At their founding Annual General Meeting (AGM) from May 4 to 6, Alberta’s United Conservative Party (UCP) took a stance on the balance between the rights of parents and of LGBT students. On Sunday morning, 57% of delegates voted in favour of a resolution that would require parents to be informed any time their child becomes involved with peer groups related to religion or human sexuality. As a result, a student who joins a gay-straight alliance (GSA) could be “outed” to their parents.
It has subsequently earned immense backlash from members of both the provincial and federal governments.
Alberta Minister of Education, David Eggen stated, “I am so disappointed in the United Conservative Party for voting to out students who join GSAs to their parents. . . The UCP showed us their true colours this past weekend, and that is that they hold extreme views that don’t represent the majority of Albertans.”
As MLA Randy Boissonnault announced publicly, “It is unbelievable that in 2018 people are trying to out LGBTQ2 kids against their will… Today I am calling on all Albertans who believe in inclusion and acceptance to condemn this [resolution]. The people who support this policy do not speak for us; they do not represent the Alberta we call home. To the students, who may be feeling afraid or unsure after seeing this policy adopted, know that you have allies, you have friends. Those friends outnumber the haters by the millions, and I am among those friends.”
In addition to New Democrats and Liberals, many United Conservatives have publicly opposed the resolution, including Jason Nixon, Official Opposition House Leader, and Leela Aheer, Deputy Party Leader. Both are Members of the Legislative Assembly and spoke to the UCP convention against mandatory disclosure.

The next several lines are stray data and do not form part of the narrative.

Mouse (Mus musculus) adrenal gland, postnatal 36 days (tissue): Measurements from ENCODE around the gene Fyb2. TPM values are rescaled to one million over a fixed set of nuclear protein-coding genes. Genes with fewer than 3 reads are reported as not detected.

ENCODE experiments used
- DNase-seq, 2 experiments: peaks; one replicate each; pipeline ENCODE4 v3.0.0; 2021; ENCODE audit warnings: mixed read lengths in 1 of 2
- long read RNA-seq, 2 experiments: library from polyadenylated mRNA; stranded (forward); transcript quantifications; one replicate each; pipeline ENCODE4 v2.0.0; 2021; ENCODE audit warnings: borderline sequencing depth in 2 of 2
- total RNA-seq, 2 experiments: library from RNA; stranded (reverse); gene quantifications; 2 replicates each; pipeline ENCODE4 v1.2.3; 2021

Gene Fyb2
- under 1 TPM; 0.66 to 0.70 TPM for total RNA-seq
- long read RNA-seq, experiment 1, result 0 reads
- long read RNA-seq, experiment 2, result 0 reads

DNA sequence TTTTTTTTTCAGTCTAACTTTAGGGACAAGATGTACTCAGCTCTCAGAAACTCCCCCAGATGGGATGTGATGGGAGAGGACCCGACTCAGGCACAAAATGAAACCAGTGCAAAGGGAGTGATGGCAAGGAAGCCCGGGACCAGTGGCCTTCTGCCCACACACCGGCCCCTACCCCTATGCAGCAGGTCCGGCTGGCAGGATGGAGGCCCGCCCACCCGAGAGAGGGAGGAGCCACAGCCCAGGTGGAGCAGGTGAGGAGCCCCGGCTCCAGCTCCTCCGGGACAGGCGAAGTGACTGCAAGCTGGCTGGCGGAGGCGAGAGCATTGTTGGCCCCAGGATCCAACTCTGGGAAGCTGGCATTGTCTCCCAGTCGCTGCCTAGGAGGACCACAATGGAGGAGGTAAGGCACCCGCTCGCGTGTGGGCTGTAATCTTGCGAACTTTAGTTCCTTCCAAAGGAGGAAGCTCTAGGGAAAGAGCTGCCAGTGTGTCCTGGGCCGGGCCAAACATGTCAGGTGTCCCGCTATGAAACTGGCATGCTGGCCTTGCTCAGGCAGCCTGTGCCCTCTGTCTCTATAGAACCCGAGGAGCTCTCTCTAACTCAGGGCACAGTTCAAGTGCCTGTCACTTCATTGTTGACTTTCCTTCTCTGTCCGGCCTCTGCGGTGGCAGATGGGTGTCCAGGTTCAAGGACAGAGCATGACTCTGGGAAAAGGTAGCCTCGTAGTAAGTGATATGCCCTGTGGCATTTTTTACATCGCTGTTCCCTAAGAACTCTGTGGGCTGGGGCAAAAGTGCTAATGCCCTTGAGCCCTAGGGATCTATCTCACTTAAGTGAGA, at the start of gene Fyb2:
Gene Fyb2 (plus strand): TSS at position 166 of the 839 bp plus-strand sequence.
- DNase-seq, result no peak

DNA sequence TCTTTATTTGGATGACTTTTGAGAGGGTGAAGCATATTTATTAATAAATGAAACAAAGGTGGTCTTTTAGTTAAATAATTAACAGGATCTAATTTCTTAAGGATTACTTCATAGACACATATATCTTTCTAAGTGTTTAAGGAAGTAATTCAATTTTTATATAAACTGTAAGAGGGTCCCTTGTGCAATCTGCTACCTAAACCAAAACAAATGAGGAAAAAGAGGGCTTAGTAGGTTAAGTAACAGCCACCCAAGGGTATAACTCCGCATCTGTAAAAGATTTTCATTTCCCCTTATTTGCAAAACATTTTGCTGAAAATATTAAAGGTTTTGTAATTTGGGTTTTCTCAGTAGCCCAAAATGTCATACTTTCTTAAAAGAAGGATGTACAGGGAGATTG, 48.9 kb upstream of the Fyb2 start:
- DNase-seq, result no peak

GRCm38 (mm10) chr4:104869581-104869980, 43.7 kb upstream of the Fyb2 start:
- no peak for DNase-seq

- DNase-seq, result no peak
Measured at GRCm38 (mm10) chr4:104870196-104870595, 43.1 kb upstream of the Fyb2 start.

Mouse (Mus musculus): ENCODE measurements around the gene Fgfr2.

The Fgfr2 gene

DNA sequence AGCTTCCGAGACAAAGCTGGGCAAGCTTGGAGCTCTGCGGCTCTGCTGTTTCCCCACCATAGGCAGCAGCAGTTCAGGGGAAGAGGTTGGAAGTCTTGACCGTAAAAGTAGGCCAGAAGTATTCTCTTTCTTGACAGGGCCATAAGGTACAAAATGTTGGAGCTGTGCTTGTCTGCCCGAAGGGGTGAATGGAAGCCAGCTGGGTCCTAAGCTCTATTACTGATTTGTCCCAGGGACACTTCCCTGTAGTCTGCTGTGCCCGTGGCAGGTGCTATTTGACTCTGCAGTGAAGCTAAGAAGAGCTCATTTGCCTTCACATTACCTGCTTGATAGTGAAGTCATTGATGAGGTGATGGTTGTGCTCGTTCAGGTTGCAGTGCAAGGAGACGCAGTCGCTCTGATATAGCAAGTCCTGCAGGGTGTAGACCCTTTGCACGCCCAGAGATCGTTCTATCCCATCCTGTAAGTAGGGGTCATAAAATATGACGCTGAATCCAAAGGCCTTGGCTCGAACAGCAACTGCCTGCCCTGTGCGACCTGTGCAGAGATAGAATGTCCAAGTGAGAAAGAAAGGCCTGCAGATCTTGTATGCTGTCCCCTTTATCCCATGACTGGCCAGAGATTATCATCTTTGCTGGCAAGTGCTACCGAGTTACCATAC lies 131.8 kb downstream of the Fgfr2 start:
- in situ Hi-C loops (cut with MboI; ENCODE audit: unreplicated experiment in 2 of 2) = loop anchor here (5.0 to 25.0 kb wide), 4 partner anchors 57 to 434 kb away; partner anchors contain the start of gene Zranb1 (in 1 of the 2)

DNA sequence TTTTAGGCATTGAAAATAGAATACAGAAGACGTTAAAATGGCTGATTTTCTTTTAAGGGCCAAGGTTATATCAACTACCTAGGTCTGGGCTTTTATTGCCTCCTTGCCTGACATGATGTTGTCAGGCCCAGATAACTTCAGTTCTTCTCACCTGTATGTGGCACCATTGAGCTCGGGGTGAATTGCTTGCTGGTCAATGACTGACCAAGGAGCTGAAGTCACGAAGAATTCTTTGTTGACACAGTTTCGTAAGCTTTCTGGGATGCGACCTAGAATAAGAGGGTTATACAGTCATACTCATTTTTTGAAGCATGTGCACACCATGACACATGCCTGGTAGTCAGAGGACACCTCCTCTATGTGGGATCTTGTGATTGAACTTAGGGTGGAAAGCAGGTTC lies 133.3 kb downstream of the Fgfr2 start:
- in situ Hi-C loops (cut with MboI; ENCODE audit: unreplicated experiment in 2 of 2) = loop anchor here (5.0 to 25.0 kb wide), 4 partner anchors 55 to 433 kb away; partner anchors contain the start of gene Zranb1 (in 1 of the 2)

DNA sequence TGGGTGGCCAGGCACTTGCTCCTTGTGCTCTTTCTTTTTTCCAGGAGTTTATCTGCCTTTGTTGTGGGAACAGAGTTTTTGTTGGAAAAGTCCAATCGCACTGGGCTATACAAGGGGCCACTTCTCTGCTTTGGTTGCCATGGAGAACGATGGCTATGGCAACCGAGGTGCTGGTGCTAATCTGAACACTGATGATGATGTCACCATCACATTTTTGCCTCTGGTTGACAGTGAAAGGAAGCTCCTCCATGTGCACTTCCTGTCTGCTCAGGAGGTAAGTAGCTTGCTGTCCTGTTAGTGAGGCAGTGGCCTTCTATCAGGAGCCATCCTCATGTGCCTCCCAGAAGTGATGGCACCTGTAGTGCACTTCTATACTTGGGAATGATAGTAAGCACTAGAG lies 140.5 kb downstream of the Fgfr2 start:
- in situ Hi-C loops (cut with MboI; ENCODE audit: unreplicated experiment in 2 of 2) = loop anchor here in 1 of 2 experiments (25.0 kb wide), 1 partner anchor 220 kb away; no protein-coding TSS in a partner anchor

Leela Aheer said, “When we’re talking about freedoms, that means all people’s freedoms. That means making sure that children have safe spaces in schools” to defend the right of students to form GSAs without fear of being outed.
Jason Nixon also spoke personally in the following days saying that he fully supports the right of students to tell their own stories and appreciates the necessity of peer support groups for LGBT youth.
While the resolution earned enough votes by members to be considered favoured by the party, it has not officially been adopted as policy or part of the United Conservative platform. Instead, UCP issues rest on leader Jason Kenney, who has the right to enforce or ignore such policy.
As Kenney said at the conclusion of the AGM on Sunday, “Let me be absolutely stone-cold clear: a United Conservative government will not be changing law or policy to require notification of parents when kids join GSAs. We will not do that. You can take that to the bank.”
LGBTory, a LGBT conservative advocacy group also chimed in on the issue, releasing a statement by its Alberta coordinator, Harrison Fleming, in support of Kenney and the UCP:
We are excited to have our feet on the ground in Alberta, and look forward to our continuing work with the UCP to move forward together on policies that directly affect the LGBT community.
How the UCP and it’s leader move forward from this convention will set the stage for the 2019 election and for the rights of LGBT youth in Alberta. What’s next is unclear, but as spring 2019 approaches and each party doubles down on its campaign, Albertans and global citizens alike will bear witness to how big tent conservative parties will choose to handle the LGBT community.